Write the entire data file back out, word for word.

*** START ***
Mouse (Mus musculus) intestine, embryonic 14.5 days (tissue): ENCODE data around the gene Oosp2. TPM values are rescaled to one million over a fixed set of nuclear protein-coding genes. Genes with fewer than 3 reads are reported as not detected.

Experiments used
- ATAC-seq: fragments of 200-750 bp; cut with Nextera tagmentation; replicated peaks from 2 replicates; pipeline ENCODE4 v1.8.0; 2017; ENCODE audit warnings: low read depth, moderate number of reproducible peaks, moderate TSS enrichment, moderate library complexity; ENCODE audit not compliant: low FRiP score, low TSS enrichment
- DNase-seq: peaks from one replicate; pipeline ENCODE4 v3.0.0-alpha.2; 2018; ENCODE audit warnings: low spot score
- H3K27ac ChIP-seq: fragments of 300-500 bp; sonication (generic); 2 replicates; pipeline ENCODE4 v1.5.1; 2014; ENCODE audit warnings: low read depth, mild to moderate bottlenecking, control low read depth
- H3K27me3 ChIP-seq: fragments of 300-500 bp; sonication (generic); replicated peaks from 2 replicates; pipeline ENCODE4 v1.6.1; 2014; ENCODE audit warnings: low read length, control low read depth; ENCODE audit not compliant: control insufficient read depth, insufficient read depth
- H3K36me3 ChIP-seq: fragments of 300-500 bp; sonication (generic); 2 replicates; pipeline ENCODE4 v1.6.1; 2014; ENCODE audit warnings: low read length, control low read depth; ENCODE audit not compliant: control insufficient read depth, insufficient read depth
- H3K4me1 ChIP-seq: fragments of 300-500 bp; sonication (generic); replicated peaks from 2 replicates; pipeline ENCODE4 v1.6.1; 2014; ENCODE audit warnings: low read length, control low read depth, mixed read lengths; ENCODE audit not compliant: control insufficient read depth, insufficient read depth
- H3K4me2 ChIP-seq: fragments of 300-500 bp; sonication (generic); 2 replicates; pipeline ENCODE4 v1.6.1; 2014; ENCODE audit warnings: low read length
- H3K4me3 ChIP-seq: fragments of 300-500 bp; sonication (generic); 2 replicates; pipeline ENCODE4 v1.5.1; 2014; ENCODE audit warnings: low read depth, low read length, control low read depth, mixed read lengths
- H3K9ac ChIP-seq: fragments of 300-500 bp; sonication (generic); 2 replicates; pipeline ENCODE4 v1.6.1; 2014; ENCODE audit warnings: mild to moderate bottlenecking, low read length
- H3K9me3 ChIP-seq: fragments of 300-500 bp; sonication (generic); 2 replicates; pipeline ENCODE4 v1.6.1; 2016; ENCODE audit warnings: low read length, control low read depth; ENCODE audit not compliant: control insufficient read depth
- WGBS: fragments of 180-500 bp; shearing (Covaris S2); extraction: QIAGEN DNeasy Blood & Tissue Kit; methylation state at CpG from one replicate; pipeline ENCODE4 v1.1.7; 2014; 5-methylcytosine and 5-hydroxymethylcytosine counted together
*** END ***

Mouse (Mus musculus) intestine, embryonic 14.5 days (tissue): ENCODE data around the gene Oosp2. TPM values are rescaled to one million over a fixed set of nuclear protein-coding genes. Genes with fewer than 3 reads are reported as not detected.

Experiments used
- ATAC-seq: fragments of 200-750 bp; cut with Nextera tagmentation; replicated peaks from 2 replicates; pipeline ENCODE4 v1.8.0; 2017; ENCODE audit warnings: low read depth, moderate number of reproducible peaks, moderate TSS enrichment, moderate library complexity; ENCODE audit not compliant: low FRiP score, low TSS enrichment
- DNase-seq: peaks from one replicate; pipeline ENCODE4 v3.0.0-alpha.2; 2018; ENCODE audit warnings: low spot score
- H3K27ac ChIP-seq: fragments of 300-500 bp; sonication (generic); 2 replicates; pipeline ENCODE4 v1.5.1; 2014; ENCODE audit warnings: low read depth, mild to moderate bottlenecking, control low read depth
- H3K27me3 ChIP-seq: fragments of 300-500 bp; sonication (generic); replicated peaks from 2 replicates; pipeline ENCODE4 v1.6.1; 2014; ENCODE audit warnings: low read length, control low read depth; ENCODE audit not compliant: control insufficient read depth, insufficient read depth
- H3K36me3 ChIP-seq: fragments of 300-500 bp; sonication (generic); 2 replicates; pipeline ENCODE4 v1.6.1; 2014; ENCODE audit warnings: low read length, control low read depth; ENCODE audit not compliant: control insufficient read depth, insufficient read depth
- H3K4me1 ChIP-seq: fragments of 300-500 bp; sonication (generic); replicated peaks from 2 replicates; pipeline ENCODE4 v1.6.1; 2014; ENCODE audit warnings: low read length, control low read depth, mixed read lengths; ENCODE audit not compliant: control insufficient read depth, insufficient read depth
- H3K4me2 ChIP-seq: fragments of 300-500 bp; sonication (generic); 2 replicates; pipeline ENCODE4 v1.6.1; 2014; ENCODE audit warnings: low read length
- H3K4me3 ChIP-seq: fragments of 300-500 bp; sonication (generic); 2 replicates; pipeline ENCODE4 v1.5.1; 2014; ENCODE audit warnings: low read depth, low read length, control low read depth, mixed read lengths
- H3K9ac ChIP-seq: fragments of 300-500 bp; sonication (generic); 2 replicates; pipeline ENCODE4 v1.6.1; 2014; ENCODE audit warnings: mild to moderate bottlenecking, low read length
- H3K9me3 ChIP-seq: fragments of 300-500 bp; sonication (generic); 2 replicates; pipeline ENCODE4 v1.6.1; 2016; ENCODE audit warnings: low read length, control low read depth; ENCODE audit not compliant: control insufficient read depth
- WGBS: fragments of 180-500 bp; shearing (Covaris S2); extraction: QIAGEN DNeasy Blood & Tissue Kit; methylation state at CpG from one replicate; pipeline ENCODE4 v1.1.7; 2014; 5-methylcytosine and 5-hydroxymethylcytosine counted together